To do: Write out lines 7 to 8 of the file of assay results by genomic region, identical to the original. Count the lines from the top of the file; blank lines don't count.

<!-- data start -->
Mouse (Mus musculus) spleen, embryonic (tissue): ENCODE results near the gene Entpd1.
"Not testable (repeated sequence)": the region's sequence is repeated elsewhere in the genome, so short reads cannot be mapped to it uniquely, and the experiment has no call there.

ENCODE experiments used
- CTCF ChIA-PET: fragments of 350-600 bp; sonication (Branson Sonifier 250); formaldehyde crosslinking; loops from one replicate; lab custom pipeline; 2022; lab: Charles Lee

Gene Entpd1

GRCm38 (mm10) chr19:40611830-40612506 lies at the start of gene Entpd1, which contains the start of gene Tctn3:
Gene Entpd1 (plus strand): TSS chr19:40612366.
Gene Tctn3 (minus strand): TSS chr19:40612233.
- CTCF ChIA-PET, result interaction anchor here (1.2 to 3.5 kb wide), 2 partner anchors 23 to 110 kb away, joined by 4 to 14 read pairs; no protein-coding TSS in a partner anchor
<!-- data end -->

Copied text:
Gene Entpd1 (plus strand): TSS chr19:40612366.
Gene Tctn3 (minus strand): TSS chr19:40612233.